What is relevant to this concept is that not everyone wants to be treated the way you want to be treated.

When you stop to think about the differences that exist with the people you serve, it’s easy to see that there are many such differences that would influence the way they ultimately want to be serviced.

For example, we have basic preferences and differences between:

• men and women

• Boomers and Millennials

• various ethnic groups

• people of affluence and those who are living paycheck to paycheck

• business owners and homeowners

• managers and employees

• people who live in northern climate vs. a southern climate

When it comes to creating a differential advantage over your competitors, and providing the kind of service your clients want and need, consider the following points.

One of the first things you can do is to ask your clients how they prefer to be serviced. For example, do you know how your clients want you and your team to communicate with them? Do they prefer face to face or by telephone? If it is telephone, is it the home phone or their cell phone? Is it email or by text?

How about the way they want to pay for your services or products? Do they want to pay by check, credit card or cash? Do they want to be billed, or do they prefer automatic withdrawal? Do they prefer to pay in advance, or in monthly increments?

Taking this concept a step further, let me ask you this question. How well do you know your clients? Do you know more than their name and basic contact information?

What I recommend to all of my clients is that they create a form that lists the “Top 20 Questions” they can use, to learn more about each one of their clients. For example, do you know things like:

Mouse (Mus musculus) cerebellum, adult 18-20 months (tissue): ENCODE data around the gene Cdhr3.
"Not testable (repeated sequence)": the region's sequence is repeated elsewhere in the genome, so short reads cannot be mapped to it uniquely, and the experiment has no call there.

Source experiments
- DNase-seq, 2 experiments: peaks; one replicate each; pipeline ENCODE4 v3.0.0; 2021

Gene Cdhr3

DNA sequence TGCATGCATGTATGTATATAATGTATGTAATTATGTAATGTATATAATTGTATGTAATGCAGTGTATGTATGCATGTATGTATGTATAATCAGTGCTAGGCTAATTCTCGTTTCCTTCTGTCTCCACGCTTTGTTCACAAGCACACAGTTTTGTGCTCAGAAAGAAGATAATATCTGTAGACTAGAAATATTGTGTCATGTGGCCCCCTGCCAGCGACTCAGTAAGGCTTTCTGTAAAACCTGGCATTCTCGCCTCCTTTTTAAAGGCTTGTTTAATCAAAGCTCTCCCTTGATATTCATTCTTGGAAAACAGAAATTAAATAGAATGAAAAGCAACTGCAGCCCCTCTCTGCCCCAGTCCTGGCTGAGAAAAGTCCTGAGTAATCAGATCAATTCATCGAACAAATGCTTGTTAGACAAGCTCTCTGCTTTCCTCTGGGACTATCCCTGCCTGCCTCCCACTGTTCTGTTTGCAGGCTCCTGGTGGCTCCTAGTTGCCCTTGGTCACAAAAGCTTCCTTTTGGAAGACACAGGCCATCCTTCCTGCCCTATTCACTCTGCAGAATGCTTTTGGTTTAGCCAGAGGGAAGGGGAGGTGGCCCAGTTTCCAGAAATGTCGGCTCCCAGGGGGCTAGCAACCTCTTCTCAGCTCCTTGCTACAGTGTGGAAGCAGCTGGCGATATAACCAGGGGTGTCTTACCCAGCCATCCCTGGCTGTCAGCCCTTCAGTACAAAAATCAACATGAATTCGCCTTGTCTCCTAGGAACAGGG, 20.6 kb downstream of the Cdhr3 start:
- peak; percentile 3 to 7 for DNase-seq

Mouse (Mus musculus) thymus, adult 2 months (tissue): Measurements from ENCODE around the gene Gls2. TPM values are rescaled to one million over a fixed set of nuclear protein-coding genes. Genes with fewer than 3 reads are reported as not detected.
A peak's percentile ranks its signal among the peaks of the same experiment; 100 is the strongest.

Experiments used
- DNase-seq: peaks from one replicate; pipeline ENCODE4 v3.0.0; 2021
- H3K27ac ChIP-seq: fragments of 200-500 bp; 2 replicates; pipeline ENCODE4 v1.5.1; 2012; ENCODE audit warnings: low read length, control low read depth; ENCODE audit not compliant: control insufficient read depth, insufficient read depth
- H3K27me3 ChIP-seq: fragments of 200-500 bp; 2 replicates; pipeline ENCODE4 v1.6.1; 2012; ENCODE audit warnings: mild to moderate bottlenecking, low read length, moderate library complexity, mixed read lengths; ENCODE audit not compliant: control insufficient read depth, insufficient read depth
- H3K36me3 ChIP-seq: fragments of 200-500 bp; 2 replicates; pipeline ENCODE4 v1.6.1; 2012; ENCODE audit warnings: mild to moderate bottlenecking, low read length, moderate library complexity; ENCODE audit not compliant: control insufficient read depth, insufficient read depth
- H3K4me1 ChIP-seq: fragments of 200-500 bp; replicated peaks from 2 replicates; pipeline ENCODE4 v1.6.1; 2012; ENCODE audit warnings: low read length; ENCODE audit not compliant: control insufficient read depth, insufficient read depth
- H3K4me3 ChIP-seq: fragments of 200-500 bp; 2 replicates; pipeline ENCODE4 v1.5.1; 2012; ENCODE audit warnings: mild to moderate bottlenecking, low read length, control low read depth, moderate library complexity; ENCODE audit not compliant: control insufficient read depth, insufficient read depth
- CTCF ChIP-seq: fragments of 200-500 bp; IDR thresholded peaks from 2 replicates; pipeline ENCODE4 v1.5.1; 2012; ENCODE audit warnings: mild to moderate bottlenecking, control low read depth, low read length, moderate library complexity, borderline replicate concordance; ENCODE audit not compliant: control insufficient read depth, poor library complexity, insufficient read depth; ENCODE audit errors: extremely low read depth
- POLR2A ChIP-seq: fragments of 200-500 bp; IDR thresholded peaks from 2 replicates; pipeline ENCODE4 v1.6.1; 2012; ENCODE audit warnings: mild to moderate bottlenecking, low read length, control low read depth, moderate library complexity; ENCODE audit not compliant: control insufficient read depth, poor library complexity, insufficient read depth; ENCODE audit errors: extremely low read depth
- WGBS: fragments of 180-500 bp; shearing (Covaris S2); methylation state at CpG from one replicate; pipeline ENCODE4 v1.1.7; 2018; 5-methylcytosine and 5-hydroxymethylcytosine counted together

• Where were they born?

• Where they grew up?

• Where they went to high school?

• The name of their spouse?

• How many children they have and what their names are?

• Names of their pets?

(Contact me for a copy of my “Top 20 Questions” list I recommend to my clients.)

You get the idea. By slowly gathering this information, you are positioning your company as a team that cares about their clients more than a competitor. Remember, people like to do business with people who have taken the time to get to know and care about them as human beings, not just as ‘customers’.

So, when it comes to the people you serve, how do you and the members of your team refer to them? How much do you know about them? What is the mindset of you and your team members? How do you demonstrate you really care about the people you serve? What can you do to improve it?

When it comes to leading your green industry company, how can you exceed the level of service your competitors are providing? And finally, what is the term you and your team use when you refer to the people you serve? Which word are you going to use: customers or clients?

EDITOR’S NOTE: Tom Borg works with small and mid-size green industry companies to improve customer acquisition and retention. For more information or to ask him a question, contact him at 734-404-5909 or email him at: or visit his website at